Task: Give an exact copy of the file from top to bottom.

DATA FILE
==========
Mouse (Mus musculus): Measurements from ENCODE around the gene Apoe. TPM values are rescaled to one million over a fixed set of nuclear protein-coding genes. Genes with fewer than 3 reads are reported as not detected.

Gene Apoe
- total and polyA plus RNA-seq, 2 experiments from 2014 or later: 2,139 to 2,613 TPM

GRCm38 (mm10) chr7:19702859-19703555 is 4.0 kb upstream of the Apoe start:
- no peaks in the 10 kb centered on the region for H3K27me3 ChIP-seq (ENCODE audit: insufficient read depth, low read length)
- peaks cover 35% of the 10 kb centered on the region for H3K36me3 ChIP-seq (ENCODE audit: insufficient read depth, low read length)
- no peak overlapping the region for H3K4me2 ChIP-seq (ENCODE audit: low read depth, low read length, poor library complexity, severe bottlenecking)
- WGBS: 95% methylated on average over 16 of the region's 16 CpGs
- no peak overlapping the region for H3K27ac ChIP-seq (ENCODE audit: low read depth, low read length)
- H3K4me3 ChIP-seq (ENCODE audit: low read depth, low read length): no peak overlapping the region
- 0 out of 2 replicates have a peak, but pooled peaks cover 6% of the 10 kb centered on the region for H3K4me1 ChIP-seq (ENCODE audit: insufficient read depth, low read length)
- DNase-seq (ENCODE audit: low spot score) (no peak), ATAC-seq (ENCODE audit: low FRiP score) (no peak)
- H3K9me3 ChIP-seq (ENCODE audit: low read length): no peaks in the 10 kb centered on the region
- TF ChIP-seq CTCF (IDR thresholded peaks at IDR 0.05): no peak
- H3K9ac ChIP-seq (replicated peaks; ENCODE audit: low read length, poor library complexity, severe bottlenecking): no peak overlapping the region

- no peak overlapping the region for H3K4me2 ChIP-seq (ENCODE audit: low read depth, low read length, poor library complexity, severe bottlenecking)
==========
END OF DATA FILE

Mouse (Mus musculus): Measurements from ENCODE around the gene Apoe. TPM values are rescaled to one million over a fixed set of nuclear protein-coding genes. Genes with fewer than 3 reads are reported as not detected.

Gene Apoe
- total and polyA plus RNA-seq, 2 experiments from 2014 or later: 2,139 to 2,613 TPM

GRCm38 (mm10) chr7:19702859-19703555 is 4.0 kb upstream of the Apoe start:
- no peaks in the 10 kb centered on the region for H3K27me3 ChIP-seq (ENCODE audit: insufficient read depth, low read length)
- peaks cover 35% of the 10 kb centered on the region for H3K36me3 ChIP-seq (ENCODE audit: insufficient read depth, low read length)
- no peak overlapping the region for H3K4me2 ChIP-seq (ENCODE audit: low read depth, low read length, poor library complexity, severe bottlenecking)
- WGBS: 95% methylated on average over 16 of the region's 16 CpGs
- no peak overlapping the region for H3K27ac ChIP-seq (ENCODE audit: low read depth, low read length)
- H3K4me3 ChIP-seq (ENCODE audit: low read depth, low read length): no peak overlapping the region
- 0 out of 2 replicates have a peak, but pooled peaks cover 6% of the 10 kb centered on the region for H3K4me1 ChIP-seq (ENCODE audit: insufficient read depth, low read length)
- DNase-seq (ENCODE audit: low spot score) (no peak), ATAC-seq (ENCODE audit: low FRiP score) (no peak)
- H3K9me3 ChIP-seq (ENCODE audit: low read length): no peaks in the 10 kb centered on the region
- TF ChIP-seq CTCF (IDR thresholded peaks at IDR 0.05): no peak
- H3K9ac ChIP-seq (replicated peaks; ENCODE audit: low read length, poor library complexity, severe bottlenecking): no peak overlapping the region

- no peak overlapping the region for H3K4me2 ChIP-seq (ENCODE audit: low read depth, low read length, poor library complexity, severe bottlenecking)